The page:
Rehearsals are well underway for the musical “Heartless,” and the dozen or so students from Holladay’s Olympus High School are busy workshopping scenes, belting lines and hitting octaves.
These students are the show’s cast — but they’re also the writers, directors and production staff.
And they’re doing it all without adult supervision.
“We are youth theater, made by youth, for youth,” said Isabel Wilson, one of the musical’s writers — as well as co-director and a costume designer.
Wilson is one of five Olympus High classmates who read Marissa Meyer’s YA novel “Heartless,” and bonded over it. Meyer — best known for her “Lunar Chronicles” series — tells the backstory of one of literature’s most recognizable and ridiculous villains: The Queen of Hearts, from Lewis Carroll’s 1865 classic “Alice’s Adventures in Wonderland.”
The students’ production will hit the stage of CenterPoint Legacy Theatre in Centerville, with two shows on April 22, at 2 and 7 p.m. (both are sold out) — and the students will perform excerpts from the musical on April 30 at The King’s English Bookstore on April 30, as part of Independent Bookstore Day. A livestream party is planned for May 14.
The students — along with Wilson, the original team includes Ellie England, Heidi Thomas, Ivy Robbins and Eleanor Boam — started work on the project in 2019, and kept workshopping the script over video calls during the COVID-19 pandemic.
The teens emailed Meyer’s assistant, and less than a month later, they got a response expressing support.
England — who plays Cath, the young woman who becomes the Queen — noticed that Meyer herself suggested, in the Q&A section at the end of the novel, turning the story into a musical.
Wilson added, “This book feels like a musical, the way the emotions are written felt like music.”
Putting the pieces together
The script — or “book,” as they say on Broadway — might be the crowning jewel of the whole creative endeavor. Cutting a 464-page novel down into a stage adaptation wasn’t easy. Originally, their script was 180 pages long.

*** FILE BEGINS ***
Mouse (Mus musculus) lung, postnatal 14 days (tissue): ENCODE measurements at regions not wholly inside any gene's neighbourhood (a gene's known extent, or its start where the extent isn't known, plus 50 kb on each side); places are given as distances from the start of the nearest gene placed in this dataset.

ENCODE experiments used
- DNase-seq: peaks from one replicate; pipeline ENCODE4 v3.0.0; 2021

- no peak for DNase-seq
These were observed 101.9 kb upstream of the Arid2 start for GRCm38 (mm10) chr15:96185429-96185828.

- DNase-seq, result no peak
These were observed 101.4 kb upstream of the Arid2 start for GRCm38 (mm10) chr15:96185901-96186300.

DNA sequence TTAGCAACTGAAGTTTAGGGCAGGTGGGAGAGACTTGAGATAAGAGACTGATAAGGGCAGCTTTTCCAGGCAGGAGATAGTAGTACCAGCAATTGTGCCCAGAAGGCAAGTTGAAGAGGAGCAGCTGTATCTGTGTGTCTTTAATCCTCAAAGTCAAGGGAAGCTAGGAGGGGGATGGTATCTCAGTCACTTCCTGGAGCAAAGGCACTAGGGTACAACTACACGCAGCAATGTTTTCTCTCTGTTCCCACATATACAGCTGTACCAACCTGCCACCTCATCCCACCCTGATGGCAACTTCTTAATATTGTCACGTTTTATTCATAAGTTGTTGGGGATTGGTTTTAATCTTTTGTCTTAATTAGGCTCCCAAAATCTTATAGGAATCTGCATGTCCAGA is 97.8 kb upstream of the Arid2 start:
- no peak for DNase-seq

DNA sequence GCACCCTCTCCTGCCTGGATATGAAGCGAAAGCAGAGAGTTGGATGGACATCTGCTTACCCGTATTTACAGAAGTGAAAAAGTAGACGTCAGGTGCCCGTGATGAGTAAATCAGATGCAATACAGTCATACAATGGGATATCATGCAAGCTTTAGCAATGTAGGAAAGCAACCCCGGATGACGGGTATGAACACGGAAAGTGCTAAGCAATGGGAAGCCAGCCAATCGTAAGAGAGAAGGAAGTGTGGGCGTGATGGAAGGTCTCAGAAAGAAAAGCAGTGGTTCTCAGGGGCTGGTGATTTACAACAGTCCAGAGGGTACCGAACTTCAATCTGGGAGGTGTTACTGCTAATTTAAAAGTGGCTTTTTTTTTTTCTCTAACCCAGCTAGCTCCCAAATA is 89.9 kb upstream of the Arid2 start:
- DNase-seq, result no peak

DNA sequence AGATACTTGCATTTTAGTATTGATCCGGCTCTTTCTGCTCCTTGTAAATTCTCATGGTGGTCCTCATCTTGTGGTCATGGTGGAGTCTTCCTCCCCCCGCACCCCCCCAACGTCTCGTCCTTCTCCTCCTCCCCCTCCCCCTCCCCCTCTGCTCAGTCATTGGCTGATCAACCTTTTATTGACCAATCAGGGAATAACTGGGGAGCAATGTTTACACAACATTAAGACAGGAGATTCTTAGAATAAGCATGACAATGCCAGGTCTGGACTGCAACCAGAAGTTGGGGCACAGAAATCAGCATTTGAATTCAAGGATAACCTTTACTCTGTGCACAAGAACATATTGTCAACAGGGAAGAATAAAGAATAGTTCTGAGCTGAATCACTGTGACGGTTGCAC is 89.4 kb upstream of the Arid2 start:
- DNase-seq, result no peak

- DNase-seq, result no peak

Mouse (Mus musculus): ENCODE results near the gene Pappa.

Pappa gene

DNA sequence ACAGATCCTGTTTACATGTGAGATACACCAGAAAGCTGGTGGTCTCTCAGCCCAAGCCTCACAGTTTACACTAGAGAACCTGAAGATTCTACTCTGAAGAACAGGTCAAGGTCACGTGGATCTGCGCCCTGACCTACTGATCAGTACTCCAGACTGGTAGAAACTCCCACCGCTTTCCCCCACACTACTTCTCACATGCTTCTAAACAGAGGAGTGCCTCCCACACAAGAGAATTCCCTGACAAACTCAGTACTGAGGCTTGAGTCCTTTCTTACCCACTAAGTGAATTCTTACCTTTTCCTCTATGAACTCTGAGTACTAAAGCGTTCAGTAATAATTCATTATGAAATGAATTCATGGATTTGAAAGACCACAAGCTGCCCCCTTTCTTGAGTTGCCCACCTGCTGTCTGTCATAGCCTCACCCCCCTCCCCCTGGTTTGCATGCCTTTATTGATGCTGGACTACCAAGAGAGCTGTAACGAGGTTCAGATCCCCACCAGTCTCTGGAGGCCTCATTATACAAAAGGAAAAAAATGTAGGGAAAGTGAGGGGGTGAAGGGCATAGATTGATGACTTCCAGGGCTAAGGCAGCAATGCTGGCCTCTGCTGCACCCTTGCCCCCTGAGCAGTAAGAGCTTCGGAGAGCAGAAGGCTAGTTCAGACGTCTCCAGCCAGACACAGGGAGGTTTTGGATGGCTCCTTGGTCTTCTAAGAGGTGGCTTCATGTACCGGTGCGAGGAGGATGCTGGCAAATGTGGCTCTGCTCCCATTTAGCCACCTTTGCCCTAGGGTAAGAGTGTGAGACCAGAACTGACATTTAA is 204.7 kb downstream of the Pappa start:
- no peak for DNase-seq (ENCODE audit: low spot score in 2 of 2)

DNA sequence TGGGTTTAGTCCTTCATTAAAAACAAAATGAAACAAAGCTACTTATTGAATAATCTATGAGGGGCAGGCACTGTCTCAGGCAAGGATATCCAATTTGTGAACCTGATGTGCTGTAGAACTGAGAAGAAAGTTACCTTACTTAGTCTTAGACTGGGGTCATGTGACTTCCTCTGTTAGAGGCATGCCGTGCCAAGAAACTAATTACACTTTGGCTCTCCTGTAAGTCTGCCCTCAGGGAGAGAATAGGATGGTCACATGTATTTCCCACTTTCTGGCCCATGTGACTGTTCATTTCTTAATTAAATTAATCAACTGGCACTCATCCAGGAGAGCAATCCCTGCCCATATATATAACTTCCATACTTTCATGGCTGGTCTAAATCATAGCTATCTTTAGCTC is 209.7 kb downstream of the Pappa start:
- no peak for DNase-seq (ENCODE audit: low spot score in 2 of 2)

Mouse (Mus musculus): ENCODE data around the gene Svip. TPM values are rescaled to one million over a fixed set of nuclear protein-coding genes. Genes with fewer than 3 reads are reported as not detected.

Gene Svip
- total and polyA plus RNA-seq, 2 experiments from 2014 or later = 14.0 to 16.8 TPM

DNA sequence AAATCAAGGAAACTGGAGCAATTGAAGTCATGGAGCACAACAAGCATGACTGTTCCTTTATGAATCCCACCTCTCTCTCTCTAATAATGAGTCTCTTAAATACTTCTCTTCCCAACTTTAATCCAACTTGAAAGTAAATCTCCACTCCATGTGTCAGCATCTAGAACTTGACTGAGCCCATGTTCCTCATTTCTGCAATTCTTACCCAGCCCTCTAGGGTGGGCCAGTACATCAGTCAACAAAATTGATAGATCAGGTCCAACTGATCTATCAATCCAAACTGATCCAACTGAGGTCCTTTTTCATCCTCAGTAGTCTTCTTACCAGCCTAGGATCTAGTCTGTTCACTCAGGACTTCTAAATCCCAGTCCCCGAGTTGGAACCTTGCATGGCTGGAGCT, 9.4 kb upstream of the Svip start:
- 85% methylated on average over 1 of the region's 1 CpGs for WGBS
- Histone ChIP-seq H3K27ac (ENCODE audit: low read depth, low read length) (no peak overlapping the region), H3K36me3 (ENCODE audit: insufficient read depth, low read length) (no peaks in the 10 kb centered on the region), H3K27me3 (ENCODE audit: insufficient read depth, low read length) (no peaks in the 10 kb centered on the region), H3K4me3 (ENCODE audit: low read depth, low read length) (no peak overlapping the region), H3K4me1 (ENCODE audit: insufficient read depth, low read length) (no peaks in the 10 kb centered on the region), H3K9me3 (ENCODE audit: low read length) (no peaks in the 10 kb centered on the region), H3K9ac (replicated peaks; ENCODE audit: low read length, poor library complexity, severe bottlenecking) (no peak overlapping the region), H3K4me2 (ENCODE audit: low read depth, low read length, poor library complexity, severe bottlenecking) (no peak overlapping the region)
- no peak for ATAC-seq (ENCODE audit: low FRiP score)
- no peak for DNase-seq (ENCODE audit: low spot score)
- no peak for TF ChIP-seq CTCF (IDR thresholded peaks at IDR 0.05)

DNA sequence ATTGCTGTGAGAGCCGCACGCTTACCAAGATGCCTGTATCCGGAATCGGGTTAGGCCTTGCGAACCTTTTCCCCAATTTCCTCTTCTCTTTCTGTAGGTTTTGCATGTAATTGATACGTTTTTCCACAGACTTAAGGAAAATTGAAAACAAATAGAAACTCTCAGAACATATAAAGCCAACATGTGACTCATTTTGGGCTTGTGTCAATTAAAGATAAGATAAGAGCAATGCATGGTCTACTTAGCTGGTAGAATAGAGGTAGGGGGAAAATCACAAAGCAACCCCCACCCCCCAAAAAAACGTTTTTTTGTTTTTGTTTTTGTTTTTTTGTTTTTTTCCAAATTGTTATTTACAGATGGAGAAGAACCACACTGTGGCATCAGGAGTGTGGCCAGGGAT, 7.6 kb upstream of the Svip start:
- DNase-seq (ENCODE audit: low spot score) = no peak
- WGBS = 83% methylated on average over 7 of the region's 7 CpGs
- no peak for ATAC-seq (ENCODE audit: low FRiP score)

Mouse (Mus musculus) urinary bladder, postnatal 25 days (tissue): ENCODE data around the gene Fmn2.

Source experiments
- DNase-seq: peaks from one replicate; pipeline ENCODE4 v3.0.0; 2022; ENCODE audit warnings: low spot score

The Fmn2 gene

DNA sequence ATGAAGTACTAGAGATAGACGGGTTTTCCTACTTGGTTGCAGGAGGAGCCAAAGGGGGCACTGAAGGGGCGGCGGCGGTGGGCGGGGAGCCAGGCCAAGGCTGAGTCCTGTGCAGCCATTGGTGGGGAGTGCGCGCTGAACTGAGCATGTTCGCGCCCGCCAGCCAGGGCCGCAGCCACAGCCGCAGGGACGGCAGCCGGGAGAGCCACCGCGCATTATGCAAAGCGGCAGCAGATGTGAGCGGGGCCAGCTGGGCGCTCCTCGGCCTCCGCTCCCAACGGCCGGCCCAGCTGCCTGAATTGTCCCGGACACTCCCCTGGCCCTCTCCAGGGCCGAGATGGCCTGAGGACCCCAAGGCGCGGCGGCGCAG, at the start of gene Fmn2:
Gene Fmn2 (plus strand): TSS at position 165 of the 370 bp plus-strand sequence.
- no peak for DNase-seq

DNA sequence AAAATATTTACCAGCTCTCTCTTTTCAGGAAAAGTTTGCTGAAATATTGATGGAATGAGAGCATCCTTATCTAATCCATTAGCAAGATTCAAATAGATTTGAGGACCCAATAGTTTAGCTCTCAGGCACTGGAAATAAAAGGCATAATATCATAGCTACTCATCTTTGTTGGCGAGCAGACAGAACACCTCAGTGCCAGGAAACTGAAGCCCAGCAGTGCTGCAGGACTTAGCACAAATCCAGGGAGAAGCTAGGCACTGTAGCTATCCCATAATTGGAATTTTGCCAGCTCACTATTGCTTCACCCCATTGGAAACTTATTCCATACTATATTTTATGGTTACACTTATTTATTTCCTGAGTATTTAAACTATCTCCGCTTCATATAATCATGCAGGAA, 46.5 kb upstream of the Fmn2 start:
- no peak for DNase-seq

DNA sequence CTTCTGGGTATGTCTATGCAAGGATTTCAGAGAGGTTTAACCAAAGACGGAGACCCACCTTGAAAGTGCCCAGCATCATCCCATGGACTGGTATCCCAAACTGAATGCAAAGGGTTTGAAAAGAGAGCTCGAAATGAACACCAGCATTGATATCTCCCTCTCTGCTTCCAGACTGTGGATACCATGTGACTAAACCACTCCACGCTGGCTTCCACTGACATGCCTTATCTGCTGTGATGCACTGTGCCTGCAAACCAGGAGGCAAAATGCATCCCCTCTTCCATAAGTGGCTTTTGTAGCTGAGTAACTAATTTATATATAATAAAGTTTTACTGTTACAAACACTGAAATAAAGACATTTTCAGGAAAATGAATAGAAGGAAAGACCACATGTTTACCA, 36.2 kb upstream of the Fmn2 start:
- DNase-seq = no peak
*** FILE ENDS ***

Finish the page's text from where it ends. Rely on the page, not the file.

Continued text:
The novel is written entirely in Cath’s point of view, so the young playwrights decided to add and change things to make it more holistic, like adding scenes from other characters’ viewpoints. Wilson explains they added scenes to make audiences understand that these characters aren’t “terrible people” and they have a “motive.” Overall, they stuck pretty close to the original.
Robbins — who is the composer, co-lyricist and the production’s musical director — put together between 15 and 20 songs, along with Thomas, who is co-director along with Wilson. Some were instrumentals, some had lyrics. Robbins enlisted some high school musicians from Olympus, and recorded a score.
“I don’t really have a background in writing music,” Robbins said. “I play the viola, the violin, and I can mess around on the piano sometimes. Writing music is more of just something that my ear does.”
Wilson cited several influences for the costume design, including drawings from Carroll’s era and movie adaptations of the book — including Disney’s 1951 animated ‘Alice in Wonderland” and the 2010 Tim Burton-directed live-action version.
“But then how can we diverge historically and make it feel like fantasy,” Wilson asked herself.